With the kind of leaps that the world is taking in the field of technology, the day isn’t far when autonomous vehicles and aircraft will take over in day to day transportation of passengers and cargo. We’re already seeing a number of autonomous vehicles in various use case scenarios in the supply chain industry, and going forward, they are going to eliminate/minimise the human effort required.
A concept gaining traction is that of autonomous aircraft like drones and air taxis for the purpose of delivering cargo. Deliveries by drones or robots are already being tested as well as commercially used across the globe.
A crucial part of carrying out such deliveries is the ability of these autonomous and unmanned devices to safely move the package(s) from source to destination. They need to be able to detect and avoid obstacles as well as other vehicles/aircraft.
In that field of work, NASA may be eager to help improvise autonomous air mobility. Back in February, NASA researchers visited the Mountain View, California headquarters of Reliable Robotics to observe flight testing and, collect and analyse surveillance radar data. This data may be used in detect and avoid systems that would support future autonomous flight in the advanced air mobility system.
During the test, Reliable Robotics flew its Cessena 172 Skyhawk and 208 Caravan aircraft in preselected flight paths between Marina and Stockton in California. The radar and flight test data was retrieved with the help of Oklahoma University Advanced Radar Research Center’s engineers, Reliable Robotics, NASA’s Armstrong Flight Research Center and NASA’s Ames Research Center. This data will form the foundation for future research.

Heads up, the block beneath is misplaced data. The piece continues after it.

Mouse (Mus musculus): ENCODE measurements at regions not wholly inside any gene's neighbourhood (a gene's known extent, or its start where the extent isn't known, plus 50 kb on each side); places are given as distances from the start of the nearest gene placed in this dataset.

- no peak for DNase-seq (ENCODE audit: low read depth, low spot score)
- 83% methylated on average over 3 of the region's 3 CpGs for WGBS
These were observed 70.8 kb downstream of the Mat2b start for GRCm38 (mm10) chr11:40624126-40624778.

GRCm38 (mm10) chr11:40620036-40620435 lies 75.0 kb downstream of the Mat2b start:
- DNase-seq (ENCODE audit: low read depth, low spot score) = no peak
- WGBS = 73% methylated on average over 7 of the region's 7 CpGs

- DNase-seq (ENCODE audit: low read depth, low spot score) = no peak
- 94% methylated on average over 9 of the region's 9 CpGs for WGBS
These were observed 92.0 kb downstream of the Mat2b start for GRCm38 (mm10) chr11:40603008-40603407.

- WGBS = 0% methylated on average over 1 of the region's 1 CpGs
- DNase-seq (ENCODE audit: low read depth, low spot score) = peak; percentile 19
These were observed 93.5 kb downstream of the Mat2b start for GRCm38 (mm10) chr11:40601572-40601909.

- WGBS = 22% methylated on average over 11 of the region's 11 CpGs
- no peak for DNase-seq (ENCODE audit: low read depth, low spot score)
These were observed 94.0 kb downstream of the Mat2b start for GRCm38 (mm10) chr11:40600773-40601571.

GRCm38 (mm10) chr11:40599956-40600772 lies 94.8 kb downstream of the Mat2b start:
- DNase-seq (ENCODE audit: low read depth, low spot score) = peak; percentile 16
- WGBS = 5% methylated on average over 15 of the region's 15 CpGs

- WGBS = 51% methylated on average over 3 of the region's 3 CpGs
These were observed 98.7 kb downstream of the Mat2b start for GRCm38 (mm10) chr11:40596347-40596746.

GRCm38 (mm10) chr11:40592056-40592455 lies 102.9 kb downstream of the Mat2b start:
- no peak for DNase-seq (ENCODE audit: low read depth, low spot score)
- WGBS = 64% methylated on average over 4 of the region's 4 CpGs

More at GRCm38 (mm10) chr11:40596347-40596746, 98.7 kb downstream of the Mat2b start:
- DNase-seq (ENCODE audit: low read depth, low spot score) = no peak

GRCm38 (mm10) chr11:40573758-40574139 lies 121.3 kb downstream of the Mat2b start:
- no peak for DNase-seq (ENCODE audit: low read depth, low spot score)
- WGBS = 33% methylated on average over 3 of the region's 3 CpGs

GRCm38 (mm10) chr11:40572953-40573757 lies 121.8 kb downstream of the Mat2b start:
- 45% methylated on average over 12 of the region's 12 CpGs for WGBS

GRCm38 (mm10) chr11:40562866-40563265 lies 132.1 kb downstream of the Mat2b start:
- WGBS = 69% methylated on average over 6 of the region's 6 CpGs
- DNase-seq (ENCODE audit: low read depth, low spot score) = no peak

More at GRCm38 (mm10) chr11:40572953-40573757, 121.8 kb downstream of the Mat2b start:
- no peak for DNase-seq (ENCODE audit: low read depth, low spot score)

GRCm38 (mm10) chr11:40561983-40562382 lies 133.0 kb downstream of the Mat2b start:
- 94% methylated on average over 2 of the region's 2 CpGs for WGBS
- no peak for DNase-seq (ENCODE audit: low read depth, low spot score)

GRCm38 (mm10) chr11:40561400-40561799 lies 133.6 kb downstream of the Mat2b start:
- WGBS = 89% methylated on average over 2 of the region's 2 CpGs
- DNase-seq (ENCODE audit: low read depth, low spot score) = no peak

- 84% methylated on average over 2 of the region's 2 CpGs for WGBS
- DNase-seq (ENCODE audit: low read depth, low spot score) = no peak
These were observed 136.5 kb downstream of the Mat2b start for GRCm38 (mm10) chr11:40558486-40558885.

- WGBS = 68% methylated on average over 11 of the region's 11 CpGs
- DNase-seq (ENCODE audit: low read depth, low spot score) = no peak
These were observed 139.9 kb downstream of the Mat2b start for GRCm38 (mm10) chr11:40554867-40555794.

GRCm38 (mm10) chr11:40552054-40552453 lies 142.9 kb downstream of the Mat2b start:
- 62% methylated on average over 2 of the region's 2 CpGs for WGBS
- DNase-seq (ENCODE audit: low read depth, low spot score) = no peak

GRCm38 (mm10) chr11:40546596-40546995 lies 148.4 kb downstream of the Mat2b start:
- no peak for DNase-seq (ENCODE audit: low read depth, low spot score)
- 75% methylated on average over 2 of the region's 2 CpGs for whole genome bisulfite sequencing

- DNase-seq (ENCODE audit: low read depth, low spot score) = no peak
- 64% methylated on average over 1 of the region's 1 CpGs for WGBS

So how does an autonomous aircraft ensure safety? Like any ‘on-road’ robot, it is with the help of several sensors that the aircraft is able to avoid obstacles and other airborne elements. Out of the many sensors installed on these aircraft, some are sensitive to radar data, some to light, and some to acoustic, among other factors. It is also possible that a single sensor is sensitive to a combination of or all of these factors, to ensure flight safety. The data and analysis from this testing will help NASA researchers understand if primary radar can be used for detect-and-avoid systems to satisfy the rule’s safety intent.
“We appreciate the close collaboration with the FAA and Reliable Robotics to collect meaningful data from flights to improve our collective understanding of using radar for detect and avoid. These landmark flights will help the entire advanced air mobility industry further their understanding about how future use of primary surveillance radar data could enhance aviation safety.”Brad Snelling, Chief Engineer for Partner Activities, NASA Advanced Air Mobility National Campaign
No clear certification or operating rules for detect and avoid systems have been established or finalized for advanced air mobility, but if refined and validated, such a model could be trusted and depended on by both industry and regulators to maintain safe flight operations.
NASA’s research for Advance Air Mobility aims to solve problems that prevent the industry to operate autonomous aircraft safely and effectively. It entails virtual tabletop exercises to plan for an automated airspace, testing real-time communications with surrogate vehicle flights, and developing potential flight paths in the simulator. The entire research should be complete by the end of 2023 and the results will be shared with the Federal Aviation Administration (FAA).
The analysis will complete a segment of Advanced Air Mobility research by NASA’s National Campaign team which focused on addressing several problems that must be solved for industry to operate safely and effectively. These efforts included